The ceiling fan is the most ignored angel of our lives. We always take it for granted. Come inside the room switch it on and just ignore it. Yes, that’s what we do with our lovely ever serving ceiling fan. Jokes and philosophy apart, have any of us given a serious thought on how a ceiling fan works so tirelessly and efficiently.
Well, that’s what we are going to discuss today. How does a heavy duty domestic appliance like a ceiling fan actually work? Before we jump on to the details lets dig into the history of ceiling fans a bit. The first generation of ceiling fans was not even powered by electricity.
Yes, you heard it right they were not powered by electricity but were powered by a stream of running water. These ceiling fans were rotated by using a belt-like apparatus which was moved by a water turbine. The electrically powered fan which we see today was invented by Philip Diehl in the year 1882.
How does the fan work?
The electric motor in the ceiling fan is the soul of this appliance. This motor is responsible for converting the electrical energy into mechanical energy which moves the fan for circulating the air. A fan’s motor essentially has a capacitor and a lot of metal wire coiled to a metal base.
When the current reaches this coil a magnetic field is generated making the coil apparatus move in a clockwise direction. This movement of coils is then transferred into the fan blades hence converting electrical energy into mechanical energy. This sums up the basic working principle of a ceiling fan.
However, there is more to a ceiling fan than just an electric motor.Let us now take a few pointers about other components that go into the making of a ceiling fan. There are certainly key components of a ceiling fan which are worth mentioning here. They are :-
The motor: We have discussed this one already.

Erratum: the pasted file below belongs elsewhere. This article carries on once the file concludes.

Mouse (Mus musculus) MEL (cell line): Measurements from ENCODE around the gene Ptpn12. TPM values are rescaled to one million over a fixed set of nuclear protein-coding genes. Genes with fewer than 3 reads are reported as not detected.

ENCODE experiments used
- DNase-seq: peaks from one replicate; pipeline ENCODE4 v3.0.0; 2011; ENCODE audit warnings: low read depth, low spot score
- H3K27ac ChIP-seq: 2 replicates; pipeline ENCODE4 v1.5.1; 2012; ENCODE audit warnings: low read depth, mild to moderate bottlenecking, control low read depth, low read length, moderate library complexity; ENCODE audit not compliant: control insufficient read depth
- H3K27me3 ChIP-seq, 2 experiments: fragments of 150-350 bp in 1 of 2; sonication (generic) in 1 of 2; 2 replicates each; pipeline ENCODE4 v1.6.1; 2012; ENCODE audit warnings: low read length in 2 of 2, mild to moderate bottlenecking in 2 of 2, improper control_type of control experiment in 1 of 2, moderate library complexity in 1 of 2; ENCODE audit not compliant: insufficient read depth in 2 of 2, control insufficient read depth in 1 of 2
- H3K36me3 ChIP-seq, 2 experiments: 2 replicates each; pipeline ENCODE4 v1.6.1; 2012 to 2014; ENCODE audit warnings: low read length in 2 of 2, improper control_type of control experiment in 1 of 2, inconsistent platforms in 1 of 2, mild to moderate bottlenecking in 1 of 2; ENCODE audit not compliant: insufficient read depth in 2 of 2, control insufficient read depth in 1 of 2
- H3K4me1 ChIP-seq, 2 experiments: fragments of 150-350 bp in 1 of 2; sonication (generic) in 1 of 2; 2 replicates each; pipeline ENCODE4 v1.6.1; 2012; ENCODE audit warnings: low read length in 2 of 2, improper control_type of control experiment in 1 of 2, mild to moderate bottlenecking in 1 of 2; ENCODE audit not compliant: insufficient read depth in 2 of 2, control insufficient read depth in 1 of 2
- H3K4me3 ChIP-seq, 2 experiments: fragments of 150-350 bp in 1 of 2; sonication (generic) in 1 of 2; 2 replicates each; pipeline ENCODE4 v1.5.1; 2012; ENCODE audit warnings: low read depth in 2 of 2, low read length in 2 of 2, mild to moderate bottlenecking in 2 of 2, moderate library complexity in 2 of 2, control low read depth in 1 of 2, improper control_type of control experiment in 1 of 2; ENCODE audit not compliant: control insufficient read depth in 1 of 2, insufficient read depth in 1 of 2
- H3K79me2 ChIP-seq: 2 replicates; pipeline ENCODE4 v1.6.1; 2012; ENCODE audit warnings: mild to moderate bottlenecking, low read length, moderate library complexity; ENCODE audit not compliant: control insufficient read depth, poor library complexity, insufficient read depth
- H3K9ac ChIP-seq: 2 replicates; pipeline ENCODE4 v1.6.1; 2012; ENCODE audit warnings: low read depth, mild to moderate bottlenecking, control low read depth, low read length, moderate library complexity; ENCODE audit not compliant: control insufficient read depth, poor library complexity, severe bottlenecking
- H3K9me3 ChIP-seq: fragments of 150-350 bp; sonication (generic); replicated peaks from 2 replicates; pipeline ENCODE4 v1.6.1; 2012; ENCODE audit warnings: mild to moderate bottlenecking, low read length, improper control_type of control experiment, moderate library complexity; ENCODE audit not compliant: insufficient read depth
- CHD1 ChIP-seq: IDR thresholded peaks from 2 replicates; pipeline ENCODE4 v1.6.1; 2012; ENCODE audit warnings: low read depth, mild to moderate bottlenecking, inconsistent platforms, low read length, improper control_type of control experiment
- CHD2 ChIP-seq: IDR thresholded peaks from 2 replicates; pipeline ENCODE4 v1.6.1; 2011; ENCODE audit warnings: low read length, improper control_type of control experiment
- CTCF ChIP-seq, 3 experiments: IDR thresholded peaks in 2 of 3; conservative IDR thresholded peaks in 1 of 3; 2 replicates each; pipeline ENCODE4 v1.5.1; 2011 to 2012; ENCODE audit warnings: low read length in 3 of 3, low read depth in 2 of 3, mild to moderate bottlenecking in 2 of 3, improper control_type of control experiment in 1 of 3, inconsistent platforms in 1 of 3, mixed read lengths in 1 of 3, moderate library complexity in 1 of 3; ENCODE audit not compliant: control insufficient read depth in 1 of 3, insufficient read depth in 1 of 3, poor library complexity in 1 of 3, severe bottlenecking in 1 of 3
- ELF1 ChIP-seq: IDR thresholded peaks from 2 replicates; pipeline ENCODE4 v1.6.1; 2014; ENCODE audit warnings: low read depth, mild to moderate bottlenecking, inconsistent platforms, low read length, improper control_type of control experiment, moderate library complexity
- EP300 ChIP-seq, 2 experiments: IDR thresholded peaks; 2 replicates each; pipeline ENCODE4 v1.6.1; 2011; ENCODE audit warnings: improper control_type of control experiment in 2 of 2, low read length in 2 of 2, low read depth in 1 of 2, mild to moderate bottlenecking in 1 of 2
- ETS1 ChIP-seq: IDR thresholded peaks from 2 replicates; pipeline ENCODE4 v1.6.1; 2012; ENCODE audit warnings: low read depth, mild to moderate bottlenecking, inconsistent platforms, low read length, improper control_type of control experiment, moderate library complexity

The Fan Blades: Its the long wing-like structure integrated into the fan. Rotation of fan blades is what causes the air to circulate. Fan blades are made up of many materials like wood, MDF, plastic and metals.
Fan Blade Irons: Also known as brackets, it’s the fixture which secures the fan blades to the motor.
Flywheel: This is a plastic or rubber appendage that is attached to the motor body, it is the link that connects the fan blade irons or brackets to the motor. The inner ring of the flywheel is locked to the shaft by a lock screw and the blade irons on the outer rings are secured using screws. Flywheels owing to the nature of the material they are built off are prone to wear and tear. It is also prone to break down. In case the fan breakdowns because of flywheel malfunction then the entire fan has to be disassembled in order to repair it.
J Hook & U Bolt: J hook also known as a claw hook is a device embedded into the ceiling. On this hook, the ceiling fan is mounted. It is often fixed with a rubber grommet to reduce fans operational vibration. Also helps in keeping the balance of the fan proper. U bolt is similar to a J hook in functionality but is in the shape of U and is screwed at two places on the ceiling. A big advantage of U hook is that it will not unscrew itself by the effect of fans torque. This can actually happen in the case of a J hook.
As an end note, one should also know the fact that ceiling fans actually do not cool the air inside the room. They just circulate it hence increasing the thermodynamic efficiency of the place they are put in.